Opinions

Common Courtesy Among Anglers of Immediacy

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(Photo: wired2fish.com)

We live in a society of immediacy. It didn't always use to be that way. I remember as a kid, you "went out to eat" once or twice a month. You didn't go through the drive-thru everyday for lunch. I remember, you could play the Atari on the weekends. You certainly didn't play games on a phone you carried in your pocket whenever the urge struck you. If we were lucky, we got to go to the movies once a month. We didn't download it to our TV or computer and watch it anytime we wanted.

Unfortunately our immediacy of everything has carried over into fishing. I remember when I was growing up fishing, if you saw a guy on a bank, you didn't pull down 50 yards in front of him and start fishing; you let him have the bank. I remember when you saw fish schooling and a boat catching them, you didn't run over on top of them and start casting.

But most of all, I remember when you were fishing a spot that guys would not run you over, stop right on top of you and start fishing. There weren't as many fishing tournaments on the lakes back then. There weren't as many anglers who owned boats. And anglers had a lot more respect for each other than I've seen in recent years.

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This weekend, I fished with a friend, and we were idling over a spot that was loaded with fish. We were marking a big school of bass on side scan, and we got excited. We were trying to understand how the spot laid because the wind was bad, and we wanted to get a good lineup.

As we're idling back and forth, zig zagging over the spot, another boat races up to us and kills the outboard. The driver runs to the front of the boat, drops the trolling motor and makes a cast, mere feet away from us.

This angler was fishing a tournament. More than likely he had found these fish days before on his own. But the point is, we were already there. I continued trolling over the spot before finally stopping to fish myself. They caught bass and we caught bass. In fact, we caught bigger bass than we saw them catch. They were measuring every fish and ours didn't need to be measured.

We were fishing for fun, and they were fishing a tournament. But whatever happened to idling up to another boat and saying, "Hey we're in a tournament, and we found this school here a week ago. Would you mind if we fished here with you?"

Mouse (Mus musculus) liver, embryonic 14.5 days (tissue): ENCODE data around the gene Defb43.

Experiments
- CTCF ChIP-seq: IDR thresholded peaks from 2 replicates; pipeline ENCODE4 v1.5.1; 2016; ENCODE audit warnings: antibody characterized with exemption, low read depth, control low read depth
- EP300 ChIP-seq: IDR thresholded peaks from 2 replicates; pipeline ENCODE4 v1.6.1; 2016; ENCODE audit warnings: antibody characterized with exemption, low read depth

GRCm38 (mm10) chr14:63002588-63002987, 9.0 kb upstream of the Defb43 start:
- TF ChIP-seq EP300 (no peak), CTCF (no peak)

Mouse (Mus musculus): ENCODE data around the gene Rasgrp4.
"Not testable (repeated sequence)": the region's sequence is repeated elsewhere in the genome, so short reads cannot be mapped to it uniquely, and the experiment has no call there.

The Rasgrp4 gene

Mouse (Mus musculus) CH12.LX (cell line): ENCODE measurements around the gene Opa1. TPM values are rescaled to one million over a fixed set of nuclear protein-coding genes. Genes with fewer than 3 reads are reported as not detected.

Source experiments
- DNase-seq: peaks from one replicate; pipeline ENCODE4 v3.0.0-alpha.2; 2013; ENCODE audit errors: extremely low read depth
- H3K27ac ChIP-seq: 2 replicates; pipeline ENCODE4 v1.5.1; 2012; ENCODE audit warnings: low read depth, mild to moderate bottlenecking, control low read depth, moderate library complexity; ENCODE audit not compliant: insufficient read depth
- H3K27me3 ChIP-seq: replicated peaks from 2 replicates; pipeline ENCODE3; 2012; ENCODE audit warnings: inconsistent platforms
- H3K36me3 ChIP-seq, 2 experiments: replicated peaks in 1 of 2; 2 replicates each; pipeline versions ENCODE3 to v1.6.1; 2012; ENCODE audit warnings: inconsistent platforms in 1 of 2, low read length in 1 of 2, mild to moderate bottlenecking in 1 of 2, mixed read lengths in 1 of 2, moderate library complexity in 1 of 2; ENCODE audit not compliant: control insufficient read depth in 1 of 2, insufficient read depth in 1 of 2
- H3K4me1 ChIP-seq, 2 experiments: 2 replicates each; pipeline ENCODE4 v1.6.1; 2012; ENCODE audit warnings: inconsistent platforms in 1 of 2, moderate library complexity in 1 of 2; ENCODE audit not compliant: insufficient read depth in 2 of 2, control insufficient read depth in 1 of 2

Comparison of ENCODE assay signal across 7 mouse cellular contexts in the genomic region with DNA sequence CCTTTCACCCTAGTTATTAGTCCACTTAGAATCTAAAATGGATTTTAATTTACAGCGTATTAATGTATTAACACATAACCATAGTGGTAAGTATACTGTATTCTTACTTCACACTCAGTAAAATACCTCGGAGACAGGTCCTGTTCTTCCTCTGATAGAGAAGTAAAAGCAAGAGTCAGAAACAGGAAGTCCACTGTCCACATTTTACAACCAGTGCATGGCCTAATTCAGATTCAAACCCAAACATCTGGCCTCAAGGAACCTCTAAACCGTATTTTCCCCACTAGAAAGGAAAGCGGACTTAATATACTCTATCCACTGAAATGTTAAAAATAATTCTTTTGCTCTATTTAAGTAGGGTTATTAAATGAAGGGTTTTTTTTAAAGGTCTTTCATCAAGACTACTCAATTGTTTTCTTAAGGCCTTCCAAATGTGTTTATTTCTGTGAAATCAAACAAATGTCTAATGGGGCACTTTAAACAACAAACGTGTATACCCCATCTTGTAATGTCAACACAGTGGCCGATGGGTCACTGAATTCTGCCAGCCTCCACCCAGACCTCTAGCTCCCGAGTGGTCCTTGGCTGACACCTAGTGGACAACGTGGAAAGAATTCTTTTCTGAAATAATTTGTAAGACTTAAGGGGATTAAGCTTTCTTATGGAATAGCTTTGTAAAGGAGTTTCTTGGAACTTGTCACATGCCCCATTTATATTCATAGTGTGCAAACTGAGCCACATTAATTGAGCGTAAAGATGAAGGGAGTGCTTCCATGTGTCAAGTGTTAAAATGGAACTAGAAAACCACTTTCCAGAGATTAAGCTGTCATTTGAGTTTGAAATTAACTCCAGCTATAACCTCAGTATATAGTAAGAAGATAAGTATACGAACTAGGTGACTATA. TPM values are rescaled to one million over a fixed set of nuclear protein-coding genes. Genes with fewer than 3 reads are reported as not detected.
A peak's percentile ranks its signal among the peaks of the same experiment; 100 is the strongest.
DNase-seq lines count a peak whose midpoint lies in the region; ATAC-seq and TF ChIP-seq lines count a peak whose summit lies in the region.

I would have left the spot and let him have it. Because I would have appreciated the gesture from a fellow angler in our usually great fishing community and repaid it. But the principal of the matter made me stay and yank on the bass until they quit biting.

We were fishing for fun. They were fishing for money. We were excited to have found a good school of bass. They seemed empowered to force us off the spot.

If you live on Guntersville or Kentucky Lakes, you know what I'm talking about. Just about everytime I talk to fishermen on these lakes, I hear phrases like "bent-pole pattern", "waypointed", "hole jumped" or "point pirates". In fact some of the best sticks on these lakes, have quit fishing all together because it got so bad.

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I consider this practice of going to someone else's fish, spoiled behavoir at best. It goes back to that immediacy I was talking about. We don't want to have to work or put much effort into anything anymore. We don't want to even talk to another angler and feel entitled to anything on the water. We want to just go and do what we want the moment we feel like it without any consideration for anyone else on the water.

Some great anglers have taken me fishing on Kentucky Lake, the likes of Terry Bolton and Curt McGuire. You know how many times I've been back to their spots without them? ZERO. Not once. Because I have too much respect for both those guys. And I don't ever want to be talked about in that negative way for having waypointed their spots

For me fishing is about finding the best fish you can on your own. It's not about catching them. Most good anglers can catch fish when they get around them. But the best anglers are also that adept at finding them.

Find your own fish, and know that if you found them, someone else probably did too. But if someone is on the fish, at least have the common courtesy to let them have it until they leave. At the very least, do the polite thing, and ask if you can fish with them.

None of us own anything on the lake. If you drop a brush pile in the lake, it just became the lake's brush pile. If you find a school on a shell bed, it's not your school. Work to find the best fish and if someone happens to be on them, go to your next deal.

When the fish quit biting on this spot, we left it to the other boat. We meandered down the lake and found another school with good keepers in it. The fish are always biting somewhere else too. So be courteous to your fellow angler.

Don't think I'm singling out tournament anglers. I've had crappie anglers throw anchors right on top of spots while I was fishing them on Lake Guntersville. I've had anglers troll over schools of fish while I was fishing them.

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I love tournament fishing, and I love sharing the sport with other anglers. Yet experiences like this make me wonder if this sport may already be too big for its britches. Like my parents did with me, sometimes we need to be reminded that common courtesy goes a long way

I would love to hear your thoughts about this. I'm sure I'm not the only one surprised or frustrated by the lack of respect among anglers. Comment here, share in the discussion on our Facebook Fan Page.